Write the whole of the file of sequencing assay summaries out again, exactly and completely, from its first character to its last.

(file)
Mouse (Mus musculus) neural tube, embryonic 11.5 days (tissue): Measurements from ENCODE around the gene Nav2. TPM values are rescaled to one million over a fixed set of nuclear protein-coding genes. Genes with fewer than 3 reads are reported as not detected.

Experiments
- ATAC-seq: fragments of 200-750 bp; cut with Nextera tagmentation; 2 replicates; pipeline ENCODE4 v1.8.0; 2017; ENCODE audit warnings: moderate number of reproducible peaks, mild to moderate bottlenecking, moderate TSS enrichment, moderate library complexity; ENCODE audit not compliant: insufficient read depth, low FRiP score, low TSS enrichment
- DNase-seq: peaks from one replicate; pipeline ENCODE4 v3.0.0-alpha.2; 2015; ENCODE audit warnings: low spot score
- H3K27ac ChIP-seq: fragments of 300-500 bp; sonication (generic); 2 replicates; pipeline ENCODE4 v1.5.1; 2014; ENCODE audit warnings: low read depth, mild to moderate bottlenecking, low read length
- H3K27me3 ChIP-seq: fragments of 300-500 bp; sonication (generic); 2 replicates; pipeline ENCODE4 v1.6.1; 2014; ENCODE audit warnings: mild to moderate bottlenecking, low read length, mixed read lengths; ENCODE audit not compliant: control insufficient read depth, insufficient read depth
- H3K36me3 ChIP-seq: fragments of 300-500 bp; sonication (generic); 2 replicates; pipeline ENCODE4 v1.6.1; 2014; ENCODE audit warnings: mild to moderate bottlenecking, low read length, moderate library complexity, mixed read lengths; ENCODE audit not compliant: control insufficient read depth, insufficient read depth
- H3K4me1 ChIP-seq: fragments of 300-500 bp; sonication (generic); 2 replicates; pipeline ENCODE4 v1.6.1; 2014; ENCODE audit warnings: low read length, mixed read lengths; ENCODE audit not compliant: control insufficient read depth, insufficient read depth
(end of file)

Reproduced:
Mouse (Mus musculus) neural tube, embryonic 11.5 days (tissue): Measurements from ENCODE around the gene Nav2. TPM values are rescaled to one million over a fixed set of nuclear protein-coding genes. Genes with fewer than 3 reads are reported as not detected.

Experiments
- ATAC-seq: fragments of 200-750 bp; cut with Nextera tagmentation; 2 replicates; pipeline ENCODE4 v1.8.0; 2017; ENCODE audit warnings: moderate number of reproducible peaks, mild to moderate bottlenecking, moderate TSS enrichment, moderate library complexity; ENCODE audit not compliant: insufficient read depth, low FRiP score, low TSS enrichment
- DNase-seq: peaks from one replicate; pipeline ENCODE4 v3.0.0-alpha.2; 2015; ENCODE audit warnings: low spot score
- H3K27ac ChIP-seq: fragments of 300-500 bp; sonication (generic); 2 replicates; pipeline ENCODE4 v1.5.1; 2014; ENCODE audit warnings: low read depth, mild to moderate bottlenecking, low read length
- H3K27me3 ChIP-seq: fragments of 300-500 bp; sonication (generic); 2 replicates; pipeline ENCODE4 v1.6.1; 2014; ENCODE audit warnings: mild to moderate bottlenecking, low read length, mixed read lengths; ENCODE audit not compliant: control insufficient read depth, insufficient read depth
- H3K36me3 ChIP-seq: fragments of 300-500 bp; sonication (generic); 2 replicates; pipeline ENCODE4 v1.6.1; 2014; ENCODE audit warnings: mild to moderate bottlenecking, low read length, moderate library complexity, mixed read lengths; ENCODE audit not compliant: control insufficient read depth, insufficient read depth
- H3K4me1 ChIP-seq: fragments of 300-500 bp; sonication (generic); 2 replicates; pipeline ENCODE4 v1.6.1; 2014; ENCODE audit warnings: low read length, mixed read lengths; ENCODE audit not compliant: control insufficient read depth, insufficient read depth